Ambitious 3D-printed, 100-home neighborhood being constructed in Texas
Though it currently makes up a tiny slice of the housing market, 3D-printed architecture is growing incredibly fast and it's possible to imagine large numbers of Americans living in robot-constructed homes in the near-future. Leading the charge is Icon, which is moving forward on a plan it revealed last year to build a new neighborhood in Texas made up of 100 3D-printed homes.
The project, named the Genesis Collection at Wolf Ranch, is currently under construction in Georgetown, near Austin (Icon is based in Austin). Alongside Icon, the project also involves Hillwood Communities and Lennar, while the homes themselves were designed by high-profile architecture firm Bjarke Ingels Group.
"For the first time in the history of the world, what we're witnessing here is a fleet of robots building an entire community of homes," said Jason Ballard, co-founder and CEO, Icon. "And not just any homes, homes that are better in every way… better design, higher strength, higher energy performance and comfort, and increased resiliency. In the future, I believe robots and drones will build entire neighborhoods, towns, and cities, and we'll look back at Lennar's Wolf Ranch community as the place where robotic construction at scale began. We still have a long way to go, but I believe this marks a very exciting and hopeful turn in the way we address housing issues in the world."
As with previous Icon projects, the homes are being constructed in place using its own Vulcan 3D printer. The build process will involve the 3D printers extruding a cement-like proprietary mixture called Lavacrete out of a nozzle in layers, building up the structure. Human builders will then finish it all off by adding a metal roof, doors, windows, and whatever else is required.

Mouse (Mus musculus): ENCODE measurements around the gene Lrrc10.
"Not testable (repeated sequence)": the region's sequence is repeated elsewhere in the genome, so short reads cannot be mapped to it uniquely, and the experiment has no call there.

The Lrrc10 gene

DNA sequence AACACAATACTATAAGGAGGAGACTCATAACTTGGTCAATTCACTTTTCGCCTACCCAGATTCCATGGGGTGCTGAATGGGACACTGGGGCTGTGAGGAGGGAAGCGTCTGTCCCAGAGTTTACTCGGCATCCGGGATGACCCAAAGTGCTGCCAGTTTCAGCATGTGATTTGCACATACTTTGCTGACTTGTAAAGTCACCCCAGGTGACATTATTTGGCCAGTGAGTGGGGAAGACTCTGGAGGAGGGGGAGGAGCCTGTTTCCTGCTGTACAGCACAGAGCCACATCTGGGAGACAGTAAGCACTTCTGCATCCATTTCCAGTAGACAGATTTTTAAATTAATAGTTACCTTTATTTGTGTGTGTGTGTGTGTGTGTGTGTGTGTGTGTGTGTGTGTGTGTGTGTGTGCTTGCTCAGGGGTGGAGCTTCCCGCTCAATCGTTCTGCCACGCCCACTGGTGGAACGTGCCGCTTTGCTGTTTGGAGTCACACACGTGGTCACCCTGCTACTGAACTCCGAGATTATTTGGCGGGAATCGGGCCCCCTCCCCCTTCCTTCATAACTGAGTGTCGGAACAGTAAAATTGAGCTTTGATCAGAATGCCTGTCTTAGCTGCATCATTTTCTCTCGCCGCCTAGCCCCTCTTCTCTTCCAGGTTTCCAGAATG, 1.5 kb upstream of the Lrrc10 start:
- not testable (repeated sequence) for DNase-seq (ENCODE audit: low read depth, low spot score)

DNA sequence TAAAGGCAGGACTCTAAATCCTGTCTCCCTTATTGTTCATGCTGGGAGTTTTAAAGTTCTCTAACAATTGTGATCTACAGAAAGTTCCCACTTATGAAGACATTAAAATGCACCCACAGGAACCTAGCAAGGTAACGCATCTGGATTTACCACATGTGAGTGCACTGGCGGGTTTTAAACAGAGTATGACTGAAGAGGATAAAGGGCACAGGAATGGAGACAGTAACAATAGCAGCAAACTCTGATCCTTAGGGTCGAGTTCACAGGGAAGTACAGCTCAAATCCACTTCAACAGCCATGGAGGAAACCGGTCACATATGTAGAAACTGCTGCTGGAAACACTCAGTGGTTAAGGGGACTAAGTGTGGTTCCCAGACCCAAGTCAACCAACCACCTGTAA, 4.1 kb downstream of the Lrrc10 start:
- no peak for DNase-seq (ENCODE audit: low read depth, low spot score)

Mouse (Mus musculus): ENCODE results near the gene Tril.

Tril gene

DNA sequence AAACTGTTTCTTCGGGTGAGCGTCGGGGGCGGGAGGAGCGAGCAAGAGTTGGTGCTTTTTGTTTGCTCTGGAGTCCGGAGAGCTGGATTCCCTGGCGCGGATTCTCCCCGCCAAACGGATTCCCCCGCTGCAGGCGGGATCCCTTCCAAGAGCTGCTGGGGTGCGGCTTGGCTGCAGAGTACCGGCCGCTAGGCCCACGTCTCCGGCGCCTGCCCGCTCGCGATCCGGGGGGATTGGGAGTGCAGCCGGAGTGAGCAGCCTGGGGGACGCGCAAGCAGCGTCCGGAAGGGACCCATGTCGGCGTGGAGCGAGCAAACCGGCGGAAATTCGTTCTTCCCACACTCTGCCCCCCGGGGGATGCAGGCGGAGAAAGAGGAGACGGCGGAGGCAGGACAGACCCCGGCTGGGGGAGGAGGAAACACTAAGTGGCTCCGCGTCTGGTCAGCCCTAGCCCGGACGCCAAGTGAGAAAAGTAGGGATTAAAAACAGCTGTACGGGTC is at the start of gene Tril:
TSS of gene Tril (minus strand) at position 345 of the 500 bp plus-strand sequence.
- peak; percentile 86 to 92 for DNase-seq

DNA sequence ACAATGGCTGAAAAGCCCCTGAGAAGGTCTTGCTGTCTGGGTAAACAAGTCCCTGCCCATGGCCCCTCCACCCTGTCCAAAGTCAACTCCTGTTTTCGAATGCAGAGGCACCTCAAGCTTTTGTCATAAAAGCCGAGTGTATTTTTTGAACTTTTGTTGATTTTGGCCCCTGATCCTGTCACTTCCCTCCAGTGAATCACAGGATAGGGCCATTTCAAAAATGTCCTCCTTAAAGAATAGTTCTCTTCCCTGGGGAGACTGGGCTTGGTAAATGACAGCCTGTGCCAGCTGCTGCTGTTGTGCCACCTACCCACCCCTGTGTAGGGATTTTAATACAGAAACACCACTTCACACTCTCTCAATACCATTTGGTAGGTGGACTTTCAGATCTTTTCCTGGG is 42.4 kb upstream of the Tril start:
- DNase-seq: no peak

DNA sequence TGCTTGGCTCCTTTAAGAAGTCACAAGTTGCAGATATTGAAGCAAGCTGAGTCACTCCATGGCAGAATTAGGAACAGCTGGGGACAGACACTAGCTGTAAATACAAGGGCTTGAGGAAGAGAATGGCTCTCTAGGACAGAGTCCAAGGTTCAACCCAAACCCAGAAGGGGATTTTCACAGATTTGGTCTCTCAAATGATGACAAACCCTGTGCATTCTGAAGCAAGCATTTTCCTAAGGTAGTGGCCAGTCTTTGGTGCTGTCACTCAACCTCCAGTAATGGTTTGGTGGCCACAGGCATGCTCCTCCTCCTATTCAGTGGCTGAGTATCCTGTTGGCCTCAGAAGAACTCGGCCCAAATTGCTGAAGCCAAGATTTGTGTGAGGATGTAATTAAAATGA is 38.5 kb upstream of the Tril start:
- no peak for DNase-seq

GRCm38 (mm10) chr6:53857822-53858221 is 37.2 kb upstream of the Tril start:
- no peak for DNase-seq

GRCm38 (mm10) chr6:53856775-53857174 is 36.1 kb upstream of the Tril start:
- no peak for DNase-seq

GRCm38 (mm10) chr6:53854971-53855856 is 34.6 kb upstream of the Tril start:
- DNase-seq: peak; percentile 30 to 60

There will be eight different styles of residence, ranging in size from 1,574 - 2,112 sq ft (146 - 196 sq m). The homes will be spread over one floor and provide three or four bedrooms and up to four bathrooms. Their overall design is influenced by traditional Texas ranches and, judging from the renders at least, the interiors look attractive and light-filled, with those telltale ribbed walls showing they're 3D-printed rather than built using traditional methods.
The houses will reduce their grid-based energy usage with a solar panel system and will pack some smart home tech like a Ring Video Doorbell, Wi-Fi-operated lock, and a smart thermostat, as well as a security package.
Though Icon has produced very affordable housing for homeless people in Mexico and Austin, the Genesis Collection at Wolf Ranch will be priced more in line with the firm's recently completed 3D-printed homes, also in Austin, and are expected to fetch around US$450,000 each. Pre-orders will be available sometime in 2023 but those so inclined can register interest now.
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What are the "designers of the future" thinking along those lines?
Great marketing, but the reality is this is nonsense.